I would like to test software installation(on windows) after each release. Since installer doesn't support silent mode i wonder if there is one good aproach that can minimize list of used tools and automate task as much as possible. I can think of the following steps:
- Create new clean machine in cloud using packer or terraform
- Download latest version of the app
- Download some tools for UI automation and script that will run installer
- Try to run app.
- Somehow verify if everything is correct. Maybe by taking a screenshot
So far, I'd say that you're on the same track that I would take myself, although I haven't tested desktop applications since long before these automation tools existed.
1) Packer - I've never heard of it before and just took a look at it. I'm going to have to look deeper, but, if it could include something like Winium in the golden image. If you are not necessarily testing just installation of your application, it might be good to have an image that contains your app.
2) For the update, if it just needs to download the latest copy, I would ideally suggest seeing if there's a way to include it in the image that you use. If not, I would probably write a powershell script that will tie in with the next step that would begin by downloading the application to be installed.
3) Powershell script to call either Winium, AutoIT, or another suitable scripting tool to kick off and execute the installation. If the installation is always going to be the same, it probably doesn't matter which one. If you're able to use Winium though and a proper test runner, I would move to the next sentence and then number 4, the more that you can test and change easily, the better. If you have tests already in NUnit or similar, it could pull them over to be run. This could go for the execution and/or the tests you run on the AUT.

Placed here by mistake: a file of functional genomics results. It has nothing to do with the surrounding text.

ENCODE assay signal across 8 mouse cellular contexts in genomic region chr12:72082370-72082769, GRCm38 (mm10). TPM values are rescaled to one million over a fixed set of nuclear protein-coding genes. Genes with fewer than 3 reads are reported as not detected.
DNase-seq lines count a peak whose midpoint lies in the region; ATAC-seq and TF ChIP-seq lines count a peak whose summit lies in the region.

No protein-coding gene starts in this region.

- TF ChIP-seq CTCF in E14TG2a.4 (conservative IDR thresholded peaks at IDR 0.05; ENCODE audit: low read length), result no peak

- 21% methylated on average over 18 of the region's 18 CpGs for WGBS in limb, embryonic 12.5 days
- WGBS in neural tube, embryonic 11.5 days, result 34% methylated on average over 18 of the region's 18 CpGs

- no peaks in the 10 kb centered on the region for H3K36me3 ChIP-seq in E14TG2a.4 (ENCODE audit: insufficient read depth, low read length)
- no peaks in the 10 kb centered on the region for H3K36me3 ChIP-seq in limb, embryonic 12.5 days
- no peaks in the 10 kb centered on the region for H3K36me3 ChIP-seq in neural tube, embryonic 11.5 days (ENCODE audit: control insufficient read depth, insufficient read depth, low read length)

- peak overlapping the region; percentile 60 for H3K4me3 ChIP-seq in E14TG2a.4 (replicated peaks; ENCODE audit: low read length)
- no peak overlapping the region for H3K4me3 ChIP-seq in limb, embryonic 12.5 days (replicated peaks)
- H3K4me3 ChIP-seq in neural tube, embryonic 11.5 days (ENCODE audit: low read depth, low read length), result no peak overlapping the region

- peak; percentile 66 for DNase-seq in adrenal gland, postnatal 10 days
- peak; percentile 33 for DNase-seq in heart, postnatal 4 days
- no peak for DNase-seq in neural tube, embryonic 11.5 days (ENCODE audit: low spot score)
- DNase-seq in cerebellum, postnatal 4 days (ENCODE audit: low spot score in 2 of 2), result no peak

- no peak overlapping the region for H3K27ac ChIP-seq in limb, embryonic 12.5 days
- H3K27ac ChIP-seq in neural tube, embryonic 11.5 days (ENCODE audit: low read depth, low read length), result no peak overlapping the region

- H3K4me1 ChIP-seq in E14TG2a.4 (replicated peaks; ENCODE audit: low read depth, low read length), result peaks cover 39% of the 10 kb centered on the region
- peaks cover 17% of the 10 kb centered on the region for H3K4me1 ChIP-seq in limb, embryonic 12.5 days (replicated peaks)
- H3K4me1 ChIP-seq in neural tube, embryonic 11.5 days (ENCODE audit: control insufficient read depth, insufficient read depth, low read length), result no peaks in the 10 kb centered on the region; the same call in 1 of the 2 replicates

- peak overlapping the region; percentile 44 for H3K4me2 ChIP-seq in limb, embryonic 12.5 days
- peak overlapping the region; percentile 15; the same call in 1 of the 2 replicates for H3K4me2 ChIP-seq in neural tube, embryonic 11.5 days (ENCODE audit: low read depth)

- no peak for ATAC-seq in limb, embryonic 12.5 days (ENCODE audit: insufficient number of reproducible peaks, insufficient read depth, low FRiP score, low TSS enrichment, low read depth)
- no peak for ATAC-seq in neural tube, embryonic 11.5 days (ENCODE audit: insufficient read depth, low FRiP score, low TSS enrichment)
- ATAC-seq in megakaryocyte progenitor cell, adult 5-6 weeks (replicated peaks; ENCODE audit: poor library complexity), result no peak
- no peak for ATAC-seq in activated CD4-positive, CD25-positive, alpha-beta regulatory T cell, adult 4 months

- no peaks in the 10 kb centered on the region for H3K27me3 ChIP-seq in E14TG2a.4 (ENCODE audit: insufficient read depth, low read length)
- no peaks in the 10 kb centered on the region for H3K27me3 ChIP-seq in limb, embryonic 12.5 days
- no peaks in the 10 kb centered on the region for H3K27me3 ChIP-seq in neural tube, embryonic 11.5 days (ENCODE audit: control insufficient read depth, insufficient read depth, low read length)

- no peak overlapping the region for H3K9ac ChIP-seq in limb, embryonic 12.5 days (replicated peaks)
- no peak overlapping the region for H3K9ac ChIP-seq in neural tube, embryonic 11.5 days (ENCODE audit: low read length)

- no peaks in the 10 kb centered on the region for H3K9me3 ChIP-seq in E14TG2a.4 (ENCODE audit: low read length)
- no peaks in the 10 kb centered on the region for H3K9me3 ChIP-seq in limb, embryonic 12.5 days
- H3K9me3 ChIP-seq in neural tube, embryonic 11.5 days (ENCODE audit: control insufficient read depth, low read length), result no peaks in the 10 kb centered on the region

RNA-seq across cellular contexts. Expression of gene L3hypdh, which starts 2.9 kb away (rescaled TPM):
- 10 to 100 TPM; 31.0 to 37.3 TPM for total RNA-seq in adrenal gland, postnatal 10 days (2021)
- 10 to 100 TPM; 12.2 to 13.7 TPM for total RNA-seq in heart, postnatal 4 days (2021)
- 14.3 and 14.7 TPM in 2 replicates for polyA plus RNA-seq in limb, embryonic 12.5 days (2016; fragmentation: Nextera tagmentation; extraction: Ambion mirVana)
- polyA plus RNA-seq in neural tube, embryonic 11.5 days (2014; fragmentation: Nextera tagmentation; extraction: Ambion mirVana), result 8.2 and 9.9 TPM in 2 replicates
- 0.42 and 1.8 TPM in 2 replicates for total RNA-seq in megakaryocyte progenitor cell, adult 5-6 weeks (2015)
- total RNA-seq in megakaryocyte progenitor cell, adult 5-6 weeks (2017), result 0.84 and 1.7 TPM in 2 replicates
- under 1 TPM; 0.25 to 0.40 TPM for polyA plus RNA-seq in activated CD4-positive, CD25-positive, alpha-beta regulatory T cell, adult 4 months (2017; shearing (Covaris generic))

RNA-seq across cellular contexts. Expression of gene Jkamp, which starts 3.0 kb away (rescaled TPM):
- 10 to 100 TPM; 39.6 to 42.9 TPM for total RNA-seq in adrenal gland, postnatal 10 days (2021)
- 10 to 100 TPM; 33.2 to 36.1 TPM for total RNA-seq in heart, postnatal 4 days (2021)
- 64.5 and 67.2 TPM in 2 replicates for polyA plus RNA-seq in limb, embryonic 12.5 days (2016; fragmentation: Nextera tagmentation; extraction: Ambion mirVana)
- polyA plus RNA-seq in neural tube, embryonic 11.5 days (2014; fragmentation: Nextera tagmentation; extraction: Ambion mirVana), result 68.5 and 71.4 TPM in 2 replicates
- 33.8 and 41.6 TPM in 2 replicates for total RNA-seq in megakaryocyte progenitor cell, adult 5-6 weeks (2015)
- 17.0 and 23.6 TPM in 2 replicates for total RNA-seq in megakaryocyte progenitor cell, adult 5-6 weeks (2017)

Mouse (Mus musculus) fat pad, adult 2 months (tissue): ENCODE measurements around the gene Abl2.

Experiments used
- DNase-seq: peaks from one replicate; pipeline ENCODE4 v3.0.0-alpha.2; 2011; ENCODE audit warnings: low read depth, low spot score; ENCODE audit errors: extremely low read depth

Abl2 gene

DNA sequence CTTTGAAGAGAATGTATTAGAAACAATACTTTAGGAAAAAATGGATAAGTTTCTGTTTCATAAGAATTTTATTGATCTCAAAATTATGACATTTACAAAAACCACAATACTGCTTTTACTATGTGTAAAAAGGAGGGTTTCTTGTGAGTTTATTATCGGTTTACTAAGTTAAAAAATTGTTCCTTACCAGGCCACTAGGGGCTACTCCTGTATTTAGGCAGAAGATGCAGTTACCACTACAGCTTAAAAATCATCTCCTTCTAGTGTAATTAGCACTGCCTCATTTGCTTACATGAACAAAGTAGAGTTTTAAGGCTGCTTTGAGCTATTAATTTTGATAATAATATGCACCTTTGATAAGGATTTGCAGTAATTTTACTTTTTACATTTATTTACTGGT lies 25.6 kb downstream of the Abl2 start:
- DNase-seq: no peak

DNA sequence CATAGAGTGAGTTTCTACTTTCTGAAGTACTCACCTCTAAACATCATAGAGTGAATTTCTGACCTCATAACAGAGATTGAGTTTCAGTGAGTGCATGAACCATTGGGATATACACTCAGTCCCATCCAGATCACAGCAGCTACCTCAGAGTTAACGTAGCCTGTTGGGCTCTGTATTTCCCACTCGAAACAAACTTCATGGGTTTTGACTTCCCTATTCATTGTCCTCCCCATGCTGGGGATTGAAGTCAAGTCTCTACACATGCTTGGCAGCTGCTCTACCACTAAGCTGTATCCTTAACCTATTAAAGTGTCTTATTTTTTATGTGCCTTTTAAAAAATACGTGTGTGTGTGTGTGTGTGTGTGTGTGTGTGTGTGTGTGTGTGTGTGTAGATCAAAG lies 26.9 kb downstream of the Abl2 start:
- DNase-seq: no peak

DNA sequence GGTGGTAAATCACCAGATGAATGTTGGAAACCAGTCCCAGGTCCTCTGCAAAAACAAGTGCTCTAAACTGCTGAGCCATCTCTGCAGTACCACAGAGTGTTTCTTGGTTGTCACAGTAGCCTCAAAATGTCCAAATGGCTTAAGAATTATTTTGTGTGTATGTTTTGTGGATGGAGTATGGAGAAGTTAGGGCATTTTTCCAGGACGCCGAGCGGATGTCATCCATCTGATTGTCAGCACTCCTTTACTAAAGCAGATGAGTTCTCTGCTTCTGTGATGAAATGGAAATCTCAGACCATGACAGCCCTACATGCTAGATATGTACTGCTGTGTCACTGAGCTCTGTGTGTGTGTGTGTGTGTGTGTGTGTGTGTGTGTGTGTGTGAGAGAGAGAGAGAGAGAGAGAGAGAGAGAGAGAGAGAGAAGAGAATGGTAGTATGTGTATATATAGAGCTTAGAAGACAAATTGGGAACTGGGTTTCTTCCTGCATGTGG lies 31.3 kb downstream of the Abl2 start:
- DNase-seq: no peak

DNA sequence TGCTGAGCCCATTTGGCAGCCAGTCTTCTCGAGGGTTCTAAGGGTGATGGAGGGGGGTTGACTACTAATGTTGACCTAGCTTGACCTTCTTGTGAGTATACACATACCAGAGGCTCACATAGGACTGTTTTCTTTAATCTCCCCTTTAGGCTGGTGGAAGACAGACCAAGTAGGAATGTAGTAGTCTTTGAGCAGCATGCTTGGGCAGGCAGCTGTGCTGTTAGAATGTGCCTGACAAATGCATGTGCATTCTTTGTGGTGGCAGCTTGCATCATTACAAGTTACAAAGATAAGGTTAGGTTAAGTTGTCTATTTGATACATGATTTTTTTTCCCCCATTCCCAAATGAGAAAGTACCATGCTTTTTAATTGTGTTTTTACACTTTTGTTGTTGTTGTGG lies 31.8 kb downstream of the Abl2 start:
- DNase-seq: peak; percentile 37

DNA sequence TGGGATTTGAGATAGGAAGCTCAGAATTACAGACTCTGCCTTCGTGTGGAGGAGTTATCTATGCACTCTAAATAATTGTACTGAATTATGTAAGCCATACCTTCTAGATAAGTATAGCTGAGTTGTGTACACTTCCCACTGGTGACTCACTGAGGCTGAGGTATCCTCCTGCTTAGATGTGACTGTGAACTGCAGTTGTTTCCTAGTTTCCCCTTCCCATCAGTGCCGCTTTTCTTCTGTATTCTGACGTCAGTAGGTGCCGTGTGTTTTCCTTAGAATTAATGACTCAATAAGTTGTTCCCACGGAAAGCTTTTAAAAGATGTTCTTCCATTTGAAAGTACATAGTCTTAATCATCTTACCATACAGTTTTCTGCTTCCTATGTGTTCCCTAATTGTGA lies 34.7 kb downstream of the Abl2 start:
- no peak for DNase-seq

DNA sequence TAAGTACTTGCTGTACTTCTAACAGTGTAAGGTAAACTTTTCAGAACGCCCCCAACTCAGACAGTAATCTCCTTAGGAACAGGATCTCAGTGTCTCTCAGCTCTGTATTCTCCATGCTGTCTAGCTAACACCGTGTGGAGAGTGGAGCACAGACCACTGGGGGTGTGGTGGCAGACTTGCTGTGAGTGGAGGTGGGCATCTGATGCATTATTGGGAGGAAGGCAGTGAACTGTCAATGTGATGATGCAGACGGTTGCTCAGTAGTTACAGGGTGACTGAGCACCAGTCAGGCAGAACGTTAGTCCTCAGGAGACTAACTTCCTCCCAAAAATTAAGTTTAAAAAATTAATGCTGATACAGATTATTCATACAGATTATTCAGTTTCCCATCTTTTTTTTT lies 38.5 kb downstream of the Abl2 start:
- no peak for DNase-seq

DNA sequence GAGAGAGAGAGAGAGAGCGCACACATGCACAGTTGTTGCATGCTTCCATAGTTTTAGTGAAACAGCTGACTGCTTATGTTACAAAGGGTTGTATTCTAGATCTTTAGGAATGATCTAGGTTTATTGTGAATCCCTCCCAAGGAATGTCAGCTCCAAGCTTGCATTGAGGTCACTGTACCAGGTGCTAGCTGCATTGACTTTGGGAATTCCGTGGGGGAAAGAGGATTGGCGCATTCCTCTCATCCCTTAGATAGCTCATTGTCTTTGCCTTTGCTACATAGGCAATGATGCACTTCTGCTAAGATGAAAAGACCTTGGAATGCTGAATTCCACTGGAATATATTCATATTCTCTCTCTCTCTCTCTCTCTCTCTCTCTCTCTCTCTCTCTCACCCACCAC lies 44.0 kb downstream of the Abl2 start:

4) Powershell script does hand over to test runner, which executes your tests. This would normally be a command line command with arguments. Ensure that your image has a UNC defined where it can write logs/results to (less manual work for you to do). Feel free to have it save screenshots here as well. If you're not expecting much different, you could even do an image comparison against the previous if you wanted to (I've had mixed results doing this). When it's finished. or ran into an error, have it notify you.
5) Look at the results and action as necessary
Hope this helps, although I'd love to see some answers from people who do this on a regular basis.